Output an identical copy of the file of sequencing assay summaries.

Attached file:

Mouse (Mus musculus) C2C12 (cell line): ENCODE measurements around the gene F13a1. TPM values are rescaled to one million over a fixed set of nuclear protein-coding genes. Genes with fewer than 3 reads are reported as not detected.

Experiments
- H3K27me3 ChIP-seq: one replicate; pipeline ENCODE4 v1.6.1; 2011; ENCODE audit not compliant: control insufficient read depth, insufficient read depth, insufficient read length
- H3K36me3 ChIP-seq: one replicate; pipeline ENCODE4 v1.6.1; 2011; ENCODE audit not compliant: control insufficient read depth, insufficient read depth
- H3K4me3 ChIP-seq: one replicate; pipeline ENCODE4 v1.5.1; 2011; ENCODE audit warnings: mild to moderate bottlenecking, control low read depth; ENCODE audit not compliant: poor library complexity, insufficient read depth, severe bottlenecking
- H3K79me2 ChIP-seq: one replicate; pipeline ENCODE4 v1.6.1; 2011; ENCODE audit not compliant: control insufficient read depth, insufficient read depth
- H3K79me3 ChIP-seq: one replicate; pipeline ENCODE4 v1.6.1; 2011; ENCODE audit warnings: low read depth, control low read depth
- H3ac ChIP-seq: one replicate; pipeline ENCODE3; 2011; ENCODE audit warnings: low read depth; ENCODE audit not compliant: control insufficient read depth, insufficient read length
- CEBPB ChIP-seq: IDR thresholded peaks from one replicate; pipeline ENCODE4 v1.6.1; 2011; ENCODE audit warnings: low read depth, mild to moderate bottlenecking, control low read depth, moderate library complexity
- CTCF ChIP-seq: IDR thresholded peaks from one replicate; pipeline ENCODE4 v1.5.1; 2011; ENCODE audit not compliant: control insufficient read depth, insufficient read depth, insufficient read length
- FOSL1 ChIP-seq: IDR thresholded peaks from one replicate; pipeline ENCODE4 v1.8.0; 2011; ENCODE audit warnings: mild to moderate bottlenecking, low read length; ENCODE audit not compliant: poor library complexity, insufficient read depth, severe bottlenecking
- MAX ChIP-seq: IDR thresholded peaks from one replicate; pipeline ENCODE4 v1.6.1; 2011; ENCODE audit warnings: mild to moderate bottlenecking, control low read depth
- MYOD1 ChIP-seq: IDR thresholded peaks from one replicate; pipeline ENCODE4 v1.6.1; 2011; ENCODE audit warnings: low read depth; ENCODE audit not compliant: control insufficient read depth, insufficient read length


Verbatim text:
Mouse (Mus musculus) C2C12 (cell line): ENCODE measurements around the gene F13a1. TPM values are rescaled to one million over a fixed set of nuclear protein-coding genes. Genes with fewer than 3 reads are reported as not detected.

Experiments
- H3K27me3 ChIP-seq: one replicate; pipeline ENCODE4 v1.6.1; 2011; ENCODE audit not compliant: control insufficient read depth, insufficient read depth, insufficient read length
- H3K36me3 ChIP-seq: one replicate; pipeline ENCODE4 v1.6.1; 2011; ENCODE audit not compliant: control insufficient read depth, insufficient read depth
- H3K4me3 ChIP-seq: one replicate; pipeline ENCODE4 v1.5.1; 2011; ENCODE audit warnings: mild to moderate bottlenecking, control low read depth; ENCODE audit not compliant: poor library complexity, insufficient read depth, severe bottlenecking
- H3K79me2 ChIP-seq: one replicate; pipeline ENCODE4 v1.6.1; 2011; ENCODE audit not compliant: control insufficient read depth, insufficient read depth
- H3K79me3 ChIP-seq: one replicate; pipeline ENCODE4 v1.6.1; 2011; ENCODE audit warnings: low read depth, control low read depth
- H3ac ChIP-seq: one replicate; pipeline ENCODE3; 2011; ENCODE audit warnings: low read depth; ENCODE audit not compliant: control insufficient read depth, insufficient read length
- CEBPB ChIP-seq: IDR thresholded peaks from one replicate; pipeline ENCODE4 v1.6.1; 2011; ENCODE audit warnings: low read depth, mild to moderate bottlenecking, control low read depth, moderate library complexity
- CTCF ChIP-seq: IDR thresholded peaks from one replicate; pipeline ENCODE4 v1.5.1; 2011; ENCODE audit not compliant: control insufficient read depth, insufficient read depth, insufficient read length
- FOSL1 ChIP-seq: IDR thresholded peaks from one replicate; pipeline ENCODE4 v1.8.0; 2011; ENCODE audit warnings: mild to moderate bottlenecking, low read length; ENCODE audit not compliant: poor library complexity, insufficient read depth, severe bottlenecking
- MAX ChIP-seq: IDR thresholded peaks from one replicate; pipeline ENCODE4 v1.6.1; 2011; ENCODE audit warnings: mild to moderate bottlenecking, control low read depth
- MYOD1 ChIP-seq: IDR thresholded peaks from one replicate; pipeline ENCODE4 v1.6.1; 2011; ENCODE audit warnings: low read depth; ENCODE audit not compliant: control insufficient read depth, insufficient read length